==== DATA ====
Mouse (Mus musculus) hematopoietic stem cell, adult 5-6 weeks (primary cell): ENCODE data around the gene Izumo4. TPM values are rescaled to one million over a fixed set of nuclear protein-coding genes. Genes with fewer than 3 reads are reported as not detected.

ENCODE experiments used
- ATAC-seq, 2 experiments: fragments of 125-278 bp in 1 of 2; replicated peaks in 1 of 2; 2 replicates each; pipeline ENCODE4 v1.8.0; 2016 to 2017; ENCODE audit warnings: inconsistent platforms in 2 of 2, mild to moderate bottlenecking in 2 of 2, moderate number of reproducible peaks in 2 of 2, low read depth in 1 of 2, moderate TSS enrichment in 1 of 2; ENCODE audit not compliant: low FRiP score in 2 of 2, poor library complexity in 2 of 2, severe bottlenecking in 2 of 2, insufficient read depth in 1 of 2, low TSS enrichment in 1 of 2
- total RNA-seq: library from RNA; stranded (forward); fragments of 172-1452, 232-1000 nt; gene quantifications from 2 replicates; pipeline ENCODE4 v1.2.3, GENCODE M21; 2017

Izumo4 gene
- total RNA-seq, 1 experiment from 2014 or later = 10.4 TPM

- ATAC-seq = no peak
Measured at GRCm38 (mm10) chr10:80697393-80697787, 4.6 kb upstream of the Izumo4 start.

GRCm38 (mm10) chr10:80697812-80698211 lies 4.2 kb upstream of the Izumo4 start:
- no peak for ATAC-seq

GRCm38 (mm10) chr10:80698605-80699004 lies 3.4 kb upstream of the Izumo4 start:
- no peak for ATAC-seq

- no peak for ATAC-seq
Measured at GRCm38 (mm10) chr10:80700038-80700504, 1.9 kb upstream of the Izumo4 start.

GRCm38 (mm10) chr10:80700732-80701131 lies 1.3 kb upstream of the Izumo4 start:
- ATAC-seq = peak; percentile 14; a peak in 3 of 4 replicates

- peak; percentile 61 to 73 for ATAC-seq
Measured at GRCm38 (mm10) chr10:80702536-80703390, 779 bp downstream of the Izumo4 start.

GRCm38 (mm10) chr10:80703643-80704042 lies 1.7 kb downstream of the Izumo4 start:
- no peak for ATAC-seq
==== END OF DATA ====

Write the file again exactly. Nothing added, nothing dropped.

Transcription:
Mouse (Mus musculus) hematopoietic stem cell, adult 5-6 weeks (primary cell): ENCODE data around the gene Izumo4. TPM values are rescaled to one million over a fixed set of nuclear protein-coding genes. Genes with fewer than 3 reads are reported as not detected.

ENCODE experiments used
- ATAC-seq, 2 experiments: fragments of 125-278 bp in 1 of 2; replicated peaks in 1 of 2; 2 replicates each; pipeline ENCODE4 v1.8.0; 2016 to 2017; ENCODE audit warnings: inconsistent platforms in 2 of 2, mild to moderate bottlenecking in 2 of 2, moderate number of reproducible peaks in 2 of 2, low read depth in 1 of 2, moderate TSS enrichment in 1 of 2; ENCODE audit not compliant: low FRiP score in 2 of 2, poor library complexity in 2 of 2, severe bottlenecking in 2 of 2, insufficient read depth in 1 of 2, low TSS enrichment in 1 of 2
- total RNA-seq: library from RNA; stranded (forward); fragments of 172-1452, 232-1000 nt; gene quantifications from 2 replicates; pipeline ENCODE4 v1.2.3, GENCODE M21; 2017

Izumo4 gene
- total RNA-seq, 1 experiment from 2014 or later = 10.4 TPM

- ATAC-seq = no peak
Measured at GRCm38 (mm10) chr10:80697393-80697787, 4.6 kb upstream of the Izumo4 start.

GRCm38 (mm10) chr10:80697812-80698211 lies 4.2 kb upstream of the Izumo4 start:
- no peak for ATAC-seq

GRCm38 (mm10) chr10:80698605-80699004 lies 3.4 kb upstream of the Izumo4 start:
- no peak for ATAC-seq

- no peak for ATAC-seq
Measured at GRCm38 (mm10) chr10:80700038-80700504, 1.9 kb upstream of the Izumo4 start.

GRCm38 (mm10) chr10:80700732-80701131 lies 1.3 kb upstream of the Izumo4 start:
- ATAC-seq = peak; percentile 14; a peak in 3 of 4 replicates

- peak; percentile 61 to 73 for ATAC-seq
Measured at GRCm38 (mm10) chr10:80702536-80703390, 779 bp downstream of the Izumo4 start.

GRCm38 (mm10) chr10:80703643-80704042 lies 1.7 kb downstream of the Izumo4 start:
- no peak for ATAC-seq